Here are some recommendations for figuring out some of the critical information. It’s actually possible in many instances to make an intelligent choice about accepting an offer, based on solid, and even gut-level, data.

1) Tapping into your network to see if anyone has worked, or is employed there now, is the obvious way to go. One or two opinions are not quite enough. But it’s a start.

2) Check out some of the websites where employees write about their organizations (I’m thinking of Glassdoor as an example). In the past, similar websites have frequently not been good sources for information and have been more of a venue for unhappy employees to whine. Of course, it’s important to realize that it’s tough to characterize an entire organization by one or two comments, and it would be good to get as much data as possible. But I have seen some possibly useful comments on these websites in the past few years.

3) Basic research about the organization will create some more depth of information, particularly through databases like Factiva, where there is information about how the company is doing and is perceived by several media. This research is imperative, anyway, for preparation for interviews. Wouldn’t it be helpful to find out if there have been downsizings, or shifts in direction, or any other major changes? These facts can be a resource for finding out about recent or upcoming
culture changes.

4) Pay close attention to the recruiting process. A good attitude to adopt is, if the process is unusually slow, erratic, not particularly well organized, or involves some bad behavior (missed meetings), it might be a major clue about the organizational culture. I like to think that if that first foot forward is a negative one, then the candidate shouldn’t want to see the rest of the body. There are a few notable exceptions, though. One technology giant comes to mind. Their recruiting process is awful and chaotic. I’ve had some clients have up to 15 different interviews, and then never hear back again! This is the exception to the bad foot forward idea, because the culture at this company, other than its awful recruiting process, is among the best in the world.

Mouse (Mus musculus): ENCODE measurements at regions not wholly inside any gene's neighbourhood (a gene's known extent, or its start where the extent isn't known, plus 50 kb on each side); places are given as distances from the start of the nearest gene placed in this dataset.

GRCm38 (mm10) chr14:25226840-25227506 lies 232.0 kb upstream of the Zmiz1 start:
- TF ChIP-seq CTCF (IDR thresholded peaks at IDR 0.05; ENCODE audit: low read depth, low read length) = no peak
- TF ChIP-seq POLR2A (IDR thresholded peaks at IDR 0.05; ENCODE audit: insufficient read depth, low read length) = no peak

5) The negotiation phase of a hiring process is probably the best time to find out if the organization is the right one. Concerned about the work/life balance issues? Then ask, towards the end of the negotiating list, if the company is an early in the day one or a late in the day one. If the answer is something like “We all work very long hours” or “We work extremely hard, no matter what it takes,” then that’s saying something which might be a part of the decision. Or, if more clarification about reporting relationships is needed, then ask about how that matrix management thing actually works there. Or, what are the mobility options? A clear answer to that may be the factor that completes the decision. These questions are always among the last ones to be asked, after the money/vacation/benefits, etc. have been clarified. Many worry about asking too many questions. My take is…if not now, when?

6) Since it’s always a good idea to arrive at an interview (all interviews!) 10-15 minutes early, why not make a trip to the restroom for five of those minutes? Maybe a conversation can be overheard, and another sense of the organization can be attained that way. While we’re at it, if there’s a waiting room/reception setting, pay attention to the person at the front desk (and anyone who might pass by). Listen in a little! In most cases, even if that reception person or others are levels below the targeted position, an organizational attitude will frequently filter from the top all the way down, and be yet another piece of the process.